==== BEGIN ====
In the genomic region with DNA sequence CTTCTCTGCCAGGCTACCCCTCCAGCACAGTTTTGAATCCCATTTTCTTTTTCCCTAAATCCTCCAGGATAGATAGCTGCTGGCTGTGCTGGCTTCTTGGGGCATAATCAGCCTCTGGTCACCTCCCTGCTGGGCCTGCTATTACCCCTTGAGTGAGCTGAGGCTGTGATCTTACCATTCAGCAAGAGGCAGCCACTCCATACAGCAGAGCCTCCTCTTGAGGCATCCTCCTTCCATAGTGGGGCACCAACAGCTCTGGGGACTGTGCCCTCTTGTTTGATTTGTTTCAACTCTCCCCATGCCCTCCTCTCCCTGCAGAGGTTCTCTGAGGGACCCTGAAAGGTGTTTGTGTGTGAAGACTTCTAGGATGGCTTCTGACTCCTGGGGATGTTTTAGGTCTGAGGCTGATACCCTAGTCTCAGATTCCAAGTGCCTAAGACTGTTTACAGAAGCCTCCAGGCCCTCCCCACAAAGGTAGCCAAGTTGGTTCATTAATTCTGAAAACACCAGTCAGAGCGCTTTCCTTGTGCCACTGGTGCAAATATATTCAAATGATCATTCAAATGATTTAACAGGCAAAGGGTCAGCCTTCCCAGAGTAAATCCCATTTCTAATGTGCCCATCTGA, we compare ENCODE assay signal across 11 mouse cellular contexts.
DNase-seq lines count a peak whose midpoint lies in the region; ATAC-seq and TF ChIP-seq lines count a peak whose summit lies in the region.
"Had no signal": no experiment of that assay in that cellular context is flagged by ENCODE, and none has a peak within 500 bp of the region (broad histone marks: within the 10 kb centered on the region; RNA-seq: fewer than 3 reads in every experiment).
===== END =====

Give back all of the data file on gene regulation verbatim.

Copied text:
In the genomic region with DNA sequence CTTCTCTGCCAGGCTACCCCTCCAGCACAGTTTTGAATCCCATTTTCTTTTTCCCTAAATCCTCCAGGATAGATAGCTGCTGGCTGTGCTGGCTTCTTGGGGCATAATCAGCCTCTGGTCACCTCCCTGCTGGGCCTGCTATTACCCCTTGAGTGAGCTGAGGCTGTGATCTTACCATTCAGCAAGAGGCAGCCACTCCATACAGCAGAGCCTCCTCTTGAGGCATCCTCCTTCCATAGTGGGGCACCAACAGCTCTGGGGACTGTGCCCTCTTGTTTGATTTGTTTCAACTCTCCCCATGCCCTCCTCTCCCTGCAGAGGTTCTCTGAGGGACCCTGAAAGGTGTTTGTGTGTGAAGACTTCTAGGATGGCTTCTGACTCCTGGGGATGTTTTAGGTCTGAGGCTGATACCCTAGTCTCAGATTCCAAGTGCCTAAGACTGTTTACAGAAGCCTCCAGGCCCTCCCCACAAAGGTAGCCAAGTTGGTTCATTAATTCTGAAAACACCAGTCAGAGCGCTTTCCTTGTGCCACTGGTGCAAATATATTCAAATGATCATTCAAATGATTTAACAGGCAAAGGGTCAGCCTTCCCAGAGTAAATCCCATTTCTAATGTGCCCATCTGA, we compare ENCODE assay signal across 11 mouse cellular contexts.
DNase-seq lines count a peak whose midpoint lies in the region; ATAC-seq and TF ChIP-seq lines count a peak whose summit lies in the region.
"Had no signal": no experiment of that assay in that cellular context is flagged by ENCODE, and none has a peak within 500 bp of the region (broad histone marks: within the 10 kb centered on the region; RNA-seq: fewer than 3 reads in every experiment).